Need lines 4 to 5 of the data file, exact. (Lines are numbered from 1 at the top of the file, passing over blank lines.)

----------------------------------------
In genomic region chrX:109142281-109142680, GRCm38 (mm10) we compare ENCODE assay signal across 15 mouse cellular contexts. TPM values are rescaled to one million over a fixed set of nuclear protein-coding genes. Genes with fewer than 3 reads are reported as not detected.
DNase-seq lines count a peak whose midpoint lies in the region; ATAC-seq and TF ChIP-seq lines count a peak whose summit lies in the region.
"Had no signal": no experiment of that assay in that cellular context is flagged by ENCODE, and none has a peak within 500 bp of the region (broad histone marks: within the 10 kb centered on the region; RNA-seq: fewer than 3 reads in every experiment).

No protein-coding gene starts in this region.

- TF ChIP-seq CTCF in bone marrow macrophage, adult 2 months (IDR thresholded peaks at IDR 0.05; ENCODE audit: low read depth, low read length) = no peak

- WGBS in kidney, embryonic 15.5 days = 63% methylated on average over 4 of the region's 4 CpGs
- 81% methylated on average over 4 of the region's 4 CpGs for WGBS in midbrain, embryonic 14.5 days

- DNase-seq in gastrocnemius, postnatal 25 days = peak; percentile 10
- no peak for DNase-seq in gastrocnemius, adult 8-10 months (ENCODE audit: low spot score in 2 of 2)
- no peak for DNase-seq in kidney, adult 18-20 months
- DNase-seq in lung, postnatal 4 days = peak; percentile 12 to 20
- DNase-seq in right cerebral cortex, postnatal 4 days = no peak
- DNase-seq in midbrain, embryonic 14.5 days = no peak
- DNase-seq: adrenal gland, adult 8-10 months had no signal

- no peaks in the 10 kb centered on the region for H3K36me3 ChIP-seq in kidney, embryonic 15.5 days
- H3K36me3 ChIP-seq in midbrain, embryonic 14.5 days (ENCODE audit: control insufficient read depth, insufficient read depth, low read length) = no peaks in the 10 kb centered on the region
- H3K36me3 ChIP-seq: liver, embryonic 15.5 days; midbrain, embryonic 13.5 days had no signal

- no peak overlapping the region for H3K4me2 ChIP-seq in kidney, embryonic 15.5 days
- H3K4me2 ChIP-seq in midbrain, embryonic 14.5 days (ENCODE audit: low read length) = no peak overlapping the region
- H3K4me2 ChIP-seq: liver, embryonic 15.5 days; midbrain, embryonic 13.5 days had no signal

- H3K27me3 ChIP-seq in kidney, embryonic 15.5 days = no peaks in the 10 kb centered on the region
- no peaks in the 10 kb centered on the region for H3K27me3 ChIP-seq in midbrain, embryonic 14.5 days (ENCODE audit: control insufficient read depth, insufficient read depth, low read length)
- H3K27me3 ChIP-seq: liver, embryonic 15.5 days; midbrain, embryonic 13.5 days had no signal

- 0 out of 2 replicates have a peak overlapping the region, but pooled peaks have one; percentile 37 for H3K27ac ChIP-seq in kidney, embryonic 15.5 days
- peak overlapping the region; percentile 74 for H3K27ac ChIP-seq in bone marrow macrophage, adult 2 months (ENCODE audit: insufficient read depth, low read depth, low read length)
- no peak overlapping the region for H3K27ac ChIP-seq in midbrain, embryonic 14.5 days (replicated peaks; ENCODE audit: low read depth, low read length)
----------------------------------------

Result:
No protein-coding gene starts in this region.

- TF ChIP-seq CTCF in bone marrow macrophage, adult 2 months (IDR thresholded peaks at IDR 0.05; ENCODE audit: low read depth, low read length) = no peak